Link building is a practical necessity if you want to increase your rankings in search engines. Google’s algorithms, like the algorithms of most search engines, evaluate the trustworthiness of your site based in part on the number and quality of links pointing to it. The more links you have, the more trustworthy those links are, and the more diverse those links are, the better you’ll be seen, and the more likely you’ll be to earn higher rankings.
However, link building is more complex than that, because Google has a strict policy against the use of link schemes—deliberate attempts to manipulate your rankings using low-quality, misleading, or otherwise unhelpful links. So how is the average search optimizer supposed to tell the difference between a link scheme and a quality link building service?
What Is a Link Scheme?
Google’s exact policy states: ”Any links intended to manipulate PageRank or a site’s ranking in Google search results may be considered part of a link scheme and a violation of Google’s Webmaster Guidelines. This includes any behavior that manipulates links to your site or outgoing links from your site.” In other words, if the links are unnatural or intended solely to manipulate rankings, the strategies used to place or procure them are considered problematic, and may earn you a penalty.
Why Are Link Schemes Bad?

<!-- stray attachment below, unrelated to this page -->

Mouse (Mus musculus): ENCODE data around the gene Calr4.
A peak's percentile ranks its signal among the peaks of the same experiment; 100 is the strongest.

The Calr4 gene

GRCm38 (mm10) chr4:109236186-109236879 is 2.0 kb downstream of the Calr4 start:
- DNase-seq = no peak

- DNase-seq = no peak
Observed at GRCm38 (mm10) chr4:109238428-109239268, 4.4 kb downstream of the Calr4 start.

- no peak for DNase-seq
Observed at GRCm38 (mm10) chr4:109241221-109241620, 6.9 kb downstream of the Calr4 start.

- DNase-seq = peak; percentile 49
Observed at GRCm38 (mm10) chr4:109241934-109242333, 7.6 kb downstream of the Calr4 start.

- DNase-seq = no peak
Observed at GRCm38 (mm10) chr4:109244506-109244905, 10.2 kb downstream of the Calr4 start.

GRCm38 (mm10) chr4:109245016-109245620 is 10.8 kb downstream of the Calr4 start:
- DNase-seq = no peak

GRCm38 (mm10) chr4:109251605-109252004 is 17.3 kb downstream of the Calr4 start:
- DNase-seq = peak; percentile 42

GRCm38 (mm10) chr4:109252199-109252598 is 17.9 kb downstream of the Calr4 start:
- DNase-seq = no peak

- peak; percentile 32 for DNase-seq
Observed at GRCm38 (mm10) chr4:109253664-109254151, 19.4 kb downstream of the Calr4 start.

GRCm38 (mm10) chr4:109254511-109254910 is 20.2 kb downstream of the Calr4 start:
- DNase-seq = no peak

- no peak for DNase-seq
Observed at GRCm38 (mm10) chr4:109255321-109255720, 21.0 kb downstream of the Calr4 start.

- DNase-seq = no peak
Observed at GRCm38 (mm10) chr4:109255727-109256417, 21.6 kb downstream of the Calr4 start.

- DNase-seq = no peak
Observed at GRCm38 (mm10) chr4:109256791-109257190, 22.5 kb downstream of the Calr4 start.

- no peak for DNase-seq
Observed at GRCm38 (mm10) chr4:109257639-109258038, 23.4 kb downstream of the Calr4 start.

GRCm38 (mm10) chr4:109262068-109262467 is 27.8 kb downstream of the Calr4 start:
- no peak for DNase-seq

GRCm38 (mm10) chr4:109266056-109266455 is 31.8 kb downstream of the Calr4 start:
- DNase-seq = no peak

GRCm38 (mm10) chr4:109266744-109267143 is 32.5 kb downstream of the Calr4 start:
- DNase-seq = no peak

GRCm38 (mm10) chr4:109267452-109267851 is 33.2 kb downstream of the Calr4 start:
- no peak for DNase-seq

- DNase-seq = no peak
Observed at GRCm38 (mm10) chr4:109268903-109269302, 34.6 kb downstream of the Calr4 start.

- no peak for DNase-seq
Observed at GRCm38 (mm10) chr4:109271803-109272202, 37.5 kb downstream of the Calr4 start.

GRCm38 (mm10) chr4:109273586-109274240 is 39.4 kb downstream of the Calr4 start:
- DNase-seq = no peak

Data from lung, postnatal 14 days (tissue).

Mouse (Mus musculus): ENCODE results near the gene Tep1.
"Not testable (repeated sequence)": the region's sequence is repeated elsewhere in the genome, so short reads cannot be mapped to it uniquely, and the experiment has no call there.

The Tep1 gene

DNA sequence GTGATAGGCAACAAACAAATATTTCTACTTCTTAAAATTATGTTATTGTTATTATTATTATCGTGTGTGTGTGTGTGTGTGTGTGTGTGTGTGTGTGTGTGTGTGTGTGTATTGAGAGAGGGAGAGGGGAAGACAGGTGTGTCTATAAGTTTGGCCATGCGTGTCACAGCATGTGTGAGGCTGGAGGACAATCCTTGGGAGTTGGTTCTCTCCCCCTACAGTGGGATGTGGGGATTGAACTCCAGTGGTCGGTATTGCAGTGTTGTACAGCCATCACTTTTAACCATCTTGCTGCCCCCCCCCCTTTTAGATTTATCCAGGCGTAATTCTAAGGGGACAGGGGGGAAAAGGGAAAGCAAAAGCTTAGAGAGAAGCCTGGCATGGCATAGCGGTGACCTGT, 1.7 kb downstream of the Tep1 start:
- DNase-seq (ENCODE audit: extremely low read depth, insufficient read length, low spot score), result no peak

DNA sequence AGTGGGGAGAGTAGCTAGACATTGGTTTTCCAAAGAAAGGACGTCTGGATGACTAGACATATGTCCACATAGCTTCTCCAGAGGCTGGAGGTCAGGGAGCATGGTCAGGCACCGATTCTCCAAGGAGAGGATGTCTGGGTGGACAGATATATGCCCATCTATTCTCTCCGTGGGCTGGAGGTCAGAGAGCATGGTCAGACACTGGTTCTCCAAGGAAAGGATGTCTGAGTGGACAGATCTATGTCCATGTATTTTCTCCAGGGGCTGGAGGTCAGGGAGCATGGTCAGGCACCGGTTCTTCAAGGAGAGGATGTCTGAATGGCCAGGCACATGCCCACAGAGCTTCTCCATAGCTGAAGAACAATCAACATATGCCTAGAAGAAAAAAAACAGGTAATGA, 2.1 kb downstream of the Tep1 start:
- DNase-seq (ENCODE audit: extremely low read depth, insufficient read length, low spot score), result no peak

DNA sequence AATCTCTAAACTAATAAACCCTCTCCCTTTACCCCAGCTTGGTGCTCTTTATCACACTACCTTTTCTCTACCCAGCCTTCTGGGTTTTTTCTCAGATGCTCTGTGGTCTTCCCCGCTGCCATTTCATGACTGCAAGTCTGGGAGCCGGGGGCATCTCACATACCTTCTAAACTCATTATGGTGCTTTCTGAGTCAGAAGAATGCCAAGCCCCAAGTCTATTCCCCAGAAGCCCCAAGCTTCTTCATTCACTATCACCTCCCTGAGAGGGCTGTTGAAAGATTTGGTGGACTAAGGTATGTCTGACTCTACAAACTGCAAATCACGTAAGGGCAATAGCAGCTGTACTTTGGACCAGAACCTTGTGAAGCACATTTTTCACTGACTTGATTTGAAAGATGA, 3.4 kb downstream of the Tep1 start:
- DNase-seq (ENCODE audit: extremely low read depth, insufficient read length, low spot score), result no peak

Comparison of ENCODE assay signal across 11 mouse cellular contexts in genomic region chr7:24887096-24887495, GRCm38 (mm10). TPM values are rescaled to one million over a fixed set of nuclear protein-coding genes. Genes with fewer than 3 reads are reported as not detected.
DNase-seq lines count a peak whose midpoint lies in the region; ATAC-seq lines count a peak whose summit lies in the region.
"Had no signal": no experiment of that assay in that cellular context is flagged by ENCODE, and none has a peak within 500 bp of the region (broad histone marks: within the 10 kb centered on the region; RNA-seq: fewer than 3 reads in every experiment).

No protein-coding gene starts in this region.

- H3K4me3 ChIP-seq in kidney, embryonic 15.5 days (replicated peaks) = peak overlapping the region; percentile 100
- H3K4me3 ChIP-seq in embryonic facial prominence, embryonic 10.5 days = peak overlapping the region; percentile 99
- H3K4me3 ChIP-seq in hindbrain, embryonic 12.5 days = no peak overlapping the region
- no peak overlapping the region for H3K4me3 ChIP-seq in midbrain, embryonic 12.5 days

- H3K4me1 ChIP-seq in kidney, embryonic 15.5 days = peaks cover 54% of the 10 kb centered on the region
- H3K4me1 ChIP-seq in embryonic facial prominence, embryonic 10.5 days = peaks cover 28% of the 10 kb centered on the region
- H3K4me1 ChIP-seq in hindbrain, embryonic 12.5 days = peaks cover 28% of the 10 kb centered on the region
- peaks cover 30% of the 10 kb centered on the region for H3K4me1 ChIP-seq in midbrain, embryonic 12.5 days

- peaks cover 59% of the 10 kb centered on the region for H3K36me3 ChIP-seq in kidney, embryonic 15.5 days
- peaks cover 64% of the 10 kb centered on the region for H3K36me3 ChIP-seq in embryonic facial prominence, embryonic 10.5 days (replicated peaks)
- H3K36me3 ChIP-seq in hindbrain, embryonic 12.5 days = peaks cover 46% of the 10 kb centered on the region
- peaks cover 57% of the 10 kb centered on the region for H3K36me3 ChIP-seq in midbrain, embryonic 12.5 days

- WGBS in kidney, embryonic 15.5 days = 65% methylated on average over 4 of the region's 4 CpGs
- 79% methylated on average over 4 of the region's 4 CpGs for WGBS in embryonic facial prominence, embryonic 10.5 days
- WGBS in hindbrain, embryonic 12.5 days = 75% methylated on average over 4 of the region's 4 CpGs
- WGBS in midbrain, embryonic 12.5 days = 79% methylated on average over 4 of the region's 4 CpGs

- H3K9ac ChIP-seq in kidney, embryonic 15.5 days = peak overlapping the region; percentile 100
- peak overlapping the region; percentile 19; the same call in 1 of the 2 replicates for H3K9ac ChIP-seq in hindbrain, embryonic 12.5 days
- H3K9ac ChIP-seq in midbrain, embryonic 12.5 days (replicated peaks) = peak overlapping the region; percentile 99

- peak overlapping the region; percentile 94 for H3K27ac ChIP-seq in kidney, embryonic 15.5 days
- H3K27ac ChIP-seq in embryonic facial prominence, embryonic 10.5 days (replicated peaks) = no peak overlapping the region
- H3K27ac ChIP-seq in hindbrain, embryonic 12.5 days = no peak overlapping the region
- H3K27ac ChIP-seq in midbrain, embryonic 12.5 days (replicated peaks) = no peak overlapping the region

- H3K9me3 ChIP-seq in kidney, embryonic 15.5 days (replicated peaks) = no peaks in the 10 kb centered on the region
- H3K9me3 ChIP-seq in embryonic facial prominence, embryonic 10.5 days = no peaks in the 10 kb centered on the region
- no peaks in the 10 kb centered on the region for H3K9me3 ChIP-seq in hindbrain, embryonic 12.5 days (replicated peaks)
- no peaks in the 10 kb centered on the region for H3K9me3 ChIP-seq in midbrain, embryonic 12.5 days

Link schemes are bad for everyone involved. They’re bad for web users because they typically spam low-quality links, which interfere with their ability to enjoy a positive online experience. They’re bad for link scheme practitioners because they’re typically more likely to earn you a penalty than a ranking increase. They’re also bad for Google because they make it harder to determine trustworthiness on an accurate basis.
Examples of Link Schemes
The terminology surrounding link schemes is somewhat vague, so it’s easier to understand what constitutes a link scheme by looking at examples.
How to Spot a Link Scheme
There are viable link building strategies designed to help you earn links over time in a natural way, and in a way that’s valuable to web users. These strategies are positive for the online community, and support readers, publishers, practitioners, and Google all at once.
So how can you tell the difference between these healthy, natural strategies and actual link schemes?
It’s sometimes difficult to tell the difference between link schemes and valuable link building strategies. If you’re looking to learn more about earned links and content-heavy link building or white label SEO, contact us for a free analysis today!